Saturday, May 29, 2010

Relationship Conditioning: Ring a Bell and I'll Salivate

I was lying in bed one night and I had forgot to turn out the lights. Knowing me it was multiple lights, actually. I have a problem with lights. So do my children. I presume it is genetic.

I looked at the person who was with me at the time and asked kindly if he would turn off the lights for me and then proceeded to go into a very long babbling explanation as to why I needed him to do it and why I couldn't get out of bed and do it for myself even though I know I was the one who likely left them on. I don't remember what my reason was but I do remember it was something good. For all I know I could have been in the midst of icing or heating some body part as I know this incident occurred in the midst of a very long year of over-training syndrome.

He turned to me and said: No worries. I'll get it. I don't need the big long explanation.


That was simple.

And as is my nature I immediately flipped into self-reflection. Why did I need to give the explanation? Not only did I need to give the explanation, but I didn't even PAUSE after making my polite request and wait to be asked to delve into said explanation. I just assumed it was a required component of making the request to get him to do me a favour.

It occurred to me that this was something I had to do in my marriage every time I needed my (ex) husband to do me a favour. No matter what I was doing  or what he was doing, the explanation was always required. I could have baby in one arm and random kitchen utensil in the other hand and be standing in front of the stove and he could be on his way to sit in front of the TV but I always had to explain why I needed his help.

[As an aside, I will now stop giving too many examples from my marriage as I sense myself edging up to that line of ex-husband-bashing which is something I've sworn to never do here. I'll forgive myself this one transgression because I also plan to tell a nice story about my ex as well. They will cancel each other out. It will be like I never talked about him at all.]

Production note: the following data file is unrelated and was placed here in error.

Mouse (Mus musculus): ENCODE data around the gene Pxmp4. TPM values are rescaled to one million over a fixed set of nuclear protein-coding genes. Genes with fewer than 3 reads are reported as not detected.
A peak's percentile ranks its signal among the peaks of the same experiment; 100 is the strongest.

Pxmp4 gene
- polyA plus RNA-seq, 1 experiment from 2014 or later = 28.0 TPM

I had a conversation recently with one of my triathlon friends. We were at a "meeting" and  talking about relationships. Specifically we were talking about training for Ironman in the midst of a relationship. This topic was something near and dear to my heart and I considered him an expert as he had already trained and completed one Ironman.

I don't know how you could do it, he said. It would be very difficult to be in a relationship and train for Ironman. It just takes up so much of your time and energy.

He then proceeded to admit that he hadn't done much training this season and doubted he would be able to do any racing. If the choice is between spending four hours on a bike or spending four hours with this person who you love to spend time with, then the choice for me is to spend the time with the person.

Why can't you spend four hours on a bike with the person you love? I asked. To me that would be just as good. And you get the bike ride too.

I know, he said, and she always tells me to 'just go' but I had a really bad experience in a previous relationship with that so I try and limit my time away.

Ah, I said, you were conditioned.

Yes, he said, I guess you could say I was.

And you know how it is after that, you have one conversation on a topic and suddenly everywhere you look, instances pop up everywhere on the same subject. Next came my writing friend's blog on "Drama Queens and Kings" talking about requiring a harmonious relationship environment in order to create and changing your behaviour in order to try and avoid ANYTHING that you already know will disrupt that harmony. After that came a couple of related conversations within my own relationship and that all spurred my own need to write this post.

What causes us to become conditioned in our relationships? I wrote about this in my first novel too. "Maybe being in a relationship means altering our choices to make someone else happy." Everyone has their hang ups. One guy had a thing about me coming to bed at the same time as him because his ex wife would sit up at the computer through half the night and it made him anxious to wake up in the middle of the night and not find her in bed. So I did. At least as often as my night owl self could tolerate it. One had an issue with phone calls because he had a long distance relationship in which he started to resent having to be at home at a certain time so he didn't miss her calls. And it didn't matter that I never even once got mad at him if he missed me calling. He still assumed that I was going to flip out.